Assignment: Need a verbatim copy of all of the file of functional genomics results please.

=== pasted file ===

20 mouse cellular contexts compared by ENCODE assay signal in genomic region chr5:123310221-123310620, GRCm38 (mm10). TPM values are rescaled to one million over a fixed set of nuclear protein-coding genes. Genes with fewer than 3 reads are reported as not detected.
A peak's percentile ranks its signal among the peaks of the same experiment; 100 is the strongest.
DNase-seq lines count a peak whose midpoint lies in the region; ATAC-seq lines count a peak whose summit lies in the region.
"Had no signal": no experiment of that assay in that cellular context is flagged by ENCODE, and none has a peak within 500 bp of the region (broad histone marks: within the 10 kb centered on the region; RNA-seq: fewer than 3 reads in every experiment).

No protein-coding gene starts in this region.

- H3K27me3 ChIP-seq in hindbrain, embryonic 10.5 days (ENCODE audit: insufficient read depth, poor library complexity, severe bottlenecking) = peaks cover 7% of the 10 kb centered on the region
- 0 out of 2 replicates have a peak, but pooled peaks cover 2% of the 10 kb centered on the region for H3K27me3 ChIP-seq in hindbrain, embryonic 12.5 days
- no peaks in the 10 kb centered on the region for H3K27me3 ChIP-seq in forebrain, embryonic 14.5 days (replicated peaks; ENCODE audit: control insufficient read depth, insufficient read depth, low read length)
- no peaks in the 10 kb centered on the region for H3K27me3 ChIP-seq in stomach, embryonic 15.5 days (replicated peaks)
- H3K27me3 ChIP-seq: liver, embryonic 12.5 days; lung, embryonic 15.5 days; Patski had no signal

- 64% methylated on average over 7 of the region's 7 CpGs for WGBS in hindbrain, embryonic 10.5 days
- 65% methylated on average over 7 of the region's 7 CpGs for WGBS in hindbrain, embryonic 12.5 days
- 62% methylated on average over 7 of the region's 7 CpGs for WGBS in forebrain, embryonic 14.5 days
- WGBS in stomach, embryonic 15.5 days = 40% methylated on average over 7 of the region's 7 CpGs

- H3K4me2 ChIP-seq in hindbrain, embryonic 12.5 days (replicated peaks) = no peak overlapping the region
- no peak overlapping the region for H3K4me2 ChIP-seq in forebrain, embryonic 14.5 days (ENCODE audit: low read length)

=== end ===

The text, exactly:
20 mouse cellular contexts compared by ENCODE assay signal in genomic region chr5:123310221-123310620, GRCm38 (mm10). TPM values are rescaled to one million over a fixed set of nuclear protein-coding genes. Genes with fewer than 3 reads are reported as not detected.
A peak's percentile ranks its signal among the peaks of the same experiment; 100 is the strongest.
DNase-seq lines count a peak whose midpoint lies in the region; ATAC-seq lines count a peak whose summit lies in the region.
"Had no signal": no experiment of that assay in that cellular context is flagged by ENCODE, and none has a peak within 500 bp of the region (broad histone marks: within the 10 kb centered on the region; RNA-seq: fewer than 3 reads in every experiment).

No protein-coding gene starts in this region.

- H3K27me3 ChIP-seq in hindbrain, embryonic 10.5 days (ENCODE audit: insufficient read depth, poor library complexity, severe bottlenecking) = peaks cover 7% of the 10 kb centered on the region
- 0 out of 2 replicates have a peak, but pooled peaks cover 2% of the 10 kb centered on the region for H3K27me3 ChIP-seq in hindbrain, embryonic 12.5 days
- no peaks in the 10 kb centered on the region for H3K27me3 ChIP-seq in forebrain, embryonic 14.5 days (replicated peaks; ENCODE audit: control insufficient read depth, insufficient read depth, low read length)
- no peaks in the 10 kb centered on the region for H3K27me3 ChIP-seq in stomach, embryonic 15.5 days (replicated peaks)
- H3K27me3 ChIP-seq: liver, embryonic 12.5 days; lung, embryonic 15.5 days; Patski had no signal

- 64% methylated on average over 7 of the region's 7 CpGs for WGBS in hindbrain, embryonic 10.5 days
- 65% methylated on average over 7 of the region's 7 CpGs for WGBS in hindbrain, embryonic 12.5 days
- 62% methylated on average over 7 of the region's 7 CpGs for WGBS in forebrain, embryonic 14.5 days
- WGBS in stomach, embryonic 15.5 days = 40% methylated on average over 7 of the region's 7 CpGs

- H3K4me2 ChIP-seq in hindbrain, embryonic 12.5 days (replicated peaks) = no peak overlapping the region
- no peak overlapping the region for H3K4me2 ChIP-seq in forebrain, embryonic 14.5 days (ENCODE audit: low read length)